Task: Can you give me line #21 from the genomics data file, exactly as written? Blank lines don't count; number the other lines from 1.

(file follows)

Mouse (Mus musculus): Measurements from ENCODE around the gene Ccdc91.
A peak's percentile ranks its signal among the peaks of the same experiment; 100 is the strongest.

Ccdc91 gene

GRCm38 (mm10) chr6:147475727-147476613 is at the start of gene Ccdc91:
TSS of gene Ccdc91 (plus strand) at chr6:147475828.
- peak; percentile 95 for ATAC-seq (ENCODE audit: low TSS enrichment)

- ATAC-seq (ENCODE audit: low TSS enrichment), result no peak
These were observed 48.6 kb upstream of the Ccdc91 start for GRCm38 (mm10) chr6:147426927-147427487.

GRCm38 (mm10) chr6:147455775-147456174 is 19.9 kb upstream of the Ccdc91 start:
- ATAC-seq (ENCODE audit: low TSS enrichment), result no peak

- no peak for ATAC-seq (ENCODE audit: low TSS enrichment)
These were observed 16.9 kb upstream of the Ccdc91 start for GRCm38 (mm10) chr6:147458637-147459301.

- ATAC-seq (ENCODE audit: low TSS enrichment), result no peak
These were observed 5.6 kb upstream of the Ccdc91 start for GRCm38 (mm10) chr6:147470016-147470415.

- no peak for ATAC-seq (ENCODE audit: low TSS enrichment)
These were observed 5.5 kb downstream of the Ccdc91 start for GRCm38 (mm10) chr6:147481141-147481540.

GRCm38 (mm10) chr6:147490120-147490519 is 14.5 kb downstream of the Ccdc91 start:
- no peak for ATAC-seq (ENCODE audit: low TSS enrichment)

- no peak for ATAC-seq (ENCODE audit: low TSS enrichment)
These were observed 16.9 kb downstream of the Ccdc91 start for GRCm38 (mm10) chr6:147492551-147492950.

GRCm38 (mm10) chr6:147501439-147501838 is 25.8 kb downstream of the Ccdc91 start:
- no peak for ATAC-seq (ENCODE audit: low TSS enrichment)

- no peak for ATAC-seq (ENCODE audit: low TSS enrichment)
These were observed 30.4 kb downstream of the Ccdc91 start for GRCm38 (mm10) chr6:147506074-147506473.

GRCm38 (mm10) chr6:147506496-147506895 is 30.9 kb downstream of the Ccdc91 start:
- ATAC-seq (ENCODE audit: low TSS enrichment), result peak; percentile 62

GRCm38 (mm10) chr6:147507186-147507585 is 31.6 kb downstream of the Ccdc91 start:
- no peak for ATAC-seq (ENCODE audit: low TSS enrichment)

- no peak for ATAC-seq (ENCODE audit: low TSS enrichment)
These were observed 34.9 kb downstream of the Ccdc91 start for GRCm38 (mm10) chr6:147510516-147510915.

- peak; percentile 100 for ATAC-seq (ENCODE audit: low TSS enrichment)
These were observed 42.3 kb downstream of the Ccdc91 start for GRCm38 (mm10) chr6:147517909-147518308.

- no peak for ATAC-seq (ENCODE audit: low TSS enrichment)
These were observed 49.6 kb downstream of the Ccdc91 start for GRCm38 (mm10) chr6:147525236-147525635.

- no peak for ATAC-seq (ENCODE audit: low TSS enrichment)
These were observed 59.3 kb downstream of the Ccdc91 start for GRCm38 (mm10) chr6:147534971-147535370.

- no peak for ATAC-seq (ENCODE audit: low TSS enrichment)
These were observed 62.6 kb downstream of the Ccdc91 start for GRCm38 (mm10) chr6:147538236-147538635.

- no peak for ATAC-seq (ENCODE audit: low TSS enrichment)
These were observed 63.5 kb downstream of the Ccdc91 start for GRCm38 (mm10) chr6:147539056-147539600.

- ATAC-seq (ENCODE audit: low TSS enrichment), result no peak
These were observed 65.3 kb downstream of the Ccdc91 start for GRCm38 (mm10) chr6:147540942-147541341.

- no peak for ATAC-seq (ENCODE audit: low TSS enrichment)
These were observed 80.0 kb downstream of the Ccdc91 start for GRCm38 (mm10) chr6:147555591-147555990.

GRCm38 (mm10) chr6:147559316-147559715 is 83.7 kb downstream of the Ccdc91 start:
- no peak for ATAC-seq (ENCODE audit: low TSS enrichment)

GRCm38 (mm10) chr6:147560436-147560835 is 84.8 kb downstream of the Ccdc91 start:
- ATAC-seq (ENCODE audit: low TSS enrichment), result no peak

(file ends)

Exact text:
GRCm38 (mm10) chr6:147501439-147501838 is 25.8 kb downstream of the Ccdc91 start: